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Riding upside down: the practical premium customer experience (Part 2)

Any major market change triggered by an economic downturn automatically brings with it an increased demand for premium products and services. This was demonstrated after the Great Recession of 2008, and if that were not proof enough, we are seeing it even more dramatically in markets that have been restructured due to COVID-19. One of the key elements of the term “premium” as a definition of consumers’ spending needs is the significant emphasis on appearance, packaging, and “frills”. This fact is a clear driver for the conscious planning and execution of the creation of a truly premium shopping environment, i.e. the premiumisation of the shopping experience.

Today, the smart premium world should not only focus on the “I’m premium” category due to generational wealth, as this new target group spends more than the traditional one if they feel appreciated, if they perceive that premium is truly premium. Very serious brands have also fallen victim to this change in attitude, and we can see the truly premium brands that have conquered the markets over the last decade. Many companies with premium products are still unable to respond to this shift, and one of the major restraining forces is their inability to get the support and background they need to meet these new demands. The cornerstone of this is that this new target group also wants to enjoy spending their money, as they have made their fortunes through hard work. An important part of their buying decision is that they are not “falling for” the usual “glitz” or big brand names. For them, a brand is about the customer experience. They will wear a piece of clothing with prid; theyy will get into a new car with pride, they will feel that they have dealt with a quality and premium business partner if the environment is exactly the same. They don’t over offer; they don’t employ the decades-old, often “make you feel uncomfortable” mental tricks. Because they have made their own money “with their own hands”, they place much more emphasis on being genuine. Turning this into a premium is the challenge of creating the point-of-sale environment of the future!

A practical environment

If I had to sum up in one word what a modern business environment that appeals to the most affluent premium target group should be, I would have to say practical. The use of this word is interesting because it does not traditionally refer to premium at all. In fact, it has been well known that expensive products, in general, are not the most practical. Well, this tradition is broken by this new, very dynamic and growing target group. Moreover, it is also an important factor that this target group is now being followed by a solvent demand, often with access to money through family rights, so meeting this demand is a critical factor. It is safe to say that in the case of high-end brands or premium services, practical shopping has always taken a back seat – with the exception – and when the product provider itself has wanted to move forward, there have been few suppliers to meet this need in practice. Indeed, the creation of a truly practical but clearly premium business space requires a combination of often traditionally conflicting professions. Indeed, even 10-15 years ago, practical shopping was still the expectation of the middle classes. This is not surprising, given that today’s premium target group was one pay bracket down. So knowledge of this area is essential for success. Another important factor is that interior design should also focus on usability. The design, procurement and execution of interior design should work closely with the marketing professionals responsible for creating brand concepts. This is a special new profession. It is not surprising that, since the new premium environment can be created by the perfect coordination of several different disciplines, this specialised expertise has given rise to a new field of consultancy. Understanding and serving a practical premium customer need is fundamental to the future of a premium brand, whatever the economic sector. And it is clear that this will only be achieved by providing a practical point of sale experience, a critical element of which will be the creation of a thoroughly modern, premium but practical business environment. It has always been a fact that a good office, a good shop, a good point of sale, has a clear influence on the customer’s decision. Nothing has changed in this respect, except that after a long period of closure, buyers now attach much more importance to everything than they did before. The related advisory area still has very little capacity today, as there are few businesses that can match this in terms of age range, ability to pay and even professional knowledge. But it is certain that in the future, the number of such firms will increase, and the premium business will start the process of incorporating this new profession into its sales and marketing objectives at a strategic level.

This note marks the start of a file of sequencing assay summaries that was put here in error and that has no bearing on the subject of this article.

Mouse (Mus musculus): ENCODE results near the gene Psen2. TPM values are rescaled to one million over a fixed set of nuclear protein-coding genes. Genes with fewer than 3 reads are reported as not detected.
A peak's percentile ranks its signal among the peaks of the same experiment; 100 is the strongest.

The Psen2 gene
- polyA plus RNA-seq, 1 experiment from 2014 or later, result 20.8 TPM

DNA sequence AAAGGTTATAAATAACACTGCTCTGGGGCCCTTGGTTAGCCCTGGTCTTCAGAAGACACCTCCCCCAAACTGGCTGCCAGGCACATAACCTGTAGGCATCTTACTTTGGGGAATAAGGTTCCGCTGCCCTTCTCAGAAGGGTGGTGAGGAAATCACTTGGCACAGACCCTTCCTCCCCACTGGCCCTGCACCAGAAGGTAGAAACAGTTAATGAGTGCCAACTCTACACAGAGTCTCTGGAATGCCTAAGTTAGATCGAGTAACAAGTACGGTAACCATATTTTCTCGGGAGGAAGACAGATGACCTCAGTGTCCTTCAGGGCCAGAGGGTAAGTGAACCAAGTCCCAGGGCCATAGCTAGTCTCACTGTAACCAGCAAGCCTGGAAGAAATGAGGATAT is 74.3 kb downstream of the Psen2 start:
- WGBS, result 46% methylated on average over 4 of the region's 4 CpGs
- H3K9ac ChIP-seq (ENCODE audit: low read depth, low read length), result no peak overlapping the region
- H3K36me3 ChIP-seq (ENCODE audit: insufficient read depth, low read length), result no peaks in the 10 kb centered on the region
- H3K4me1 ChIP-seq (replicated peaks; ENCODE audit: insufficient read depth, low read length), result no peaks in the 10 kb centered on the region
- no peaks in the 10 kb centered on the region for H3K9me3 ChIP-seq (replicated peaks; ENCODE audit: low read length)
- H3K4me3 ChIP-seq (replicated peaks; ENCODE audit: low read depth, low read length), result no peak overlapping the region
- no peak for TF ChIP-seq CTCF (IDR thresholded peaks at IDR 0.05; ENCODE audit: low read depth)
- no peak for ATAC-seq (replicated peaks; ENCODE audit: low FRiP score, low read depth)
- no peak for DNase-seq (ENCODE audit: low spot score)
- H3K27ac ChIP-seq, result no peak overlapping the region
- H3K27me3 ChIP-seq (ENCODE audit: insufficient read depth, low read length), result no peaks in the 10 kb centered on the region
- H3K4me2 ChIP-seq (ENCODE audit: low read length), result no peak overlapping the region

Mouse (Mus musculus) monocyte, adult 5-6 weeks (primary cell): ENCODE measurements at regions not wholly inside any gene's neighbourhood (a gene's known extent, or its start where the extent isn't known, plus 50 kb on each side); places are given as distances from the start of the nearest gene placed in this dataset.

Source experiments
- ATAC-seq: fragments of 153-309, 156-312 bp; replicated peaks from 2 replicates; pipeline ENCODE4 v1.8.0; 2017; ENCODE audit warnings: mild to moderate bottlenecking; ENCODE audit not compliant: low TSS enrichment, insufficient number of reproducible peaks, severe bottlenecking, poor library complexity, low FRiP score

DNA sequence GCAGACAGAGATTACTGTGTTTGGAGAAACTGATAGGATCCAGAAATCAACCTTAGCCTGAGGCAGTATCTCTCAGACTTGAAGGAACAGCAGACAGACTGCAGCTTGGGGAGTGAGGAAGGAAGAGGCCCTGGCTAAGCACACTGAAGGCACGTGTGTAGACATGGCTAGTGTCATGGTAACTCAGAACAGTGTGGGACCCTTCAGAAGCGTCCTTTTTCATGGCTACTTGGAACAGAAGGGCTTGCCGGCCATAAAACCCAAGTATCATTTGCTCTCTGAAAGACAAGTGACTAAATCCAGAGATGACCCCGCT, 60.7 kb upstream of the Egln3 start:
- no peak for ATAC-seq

Gone are the days when, when selling a premium product or service, it was important that a new customer felt sufficiently intimidated on entering a marble- and diamond-studded store. He should no longer ask himself: do I really belong here? Although many traditional premium brands seem not to have realised this yet, the world has changed, and we are riding a different horse. The premium customer will decide the future of the range: is it really premium? And the world of mysticism will be replaced by reality.

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Riding upside down: the practical premium customer experience (Part 1)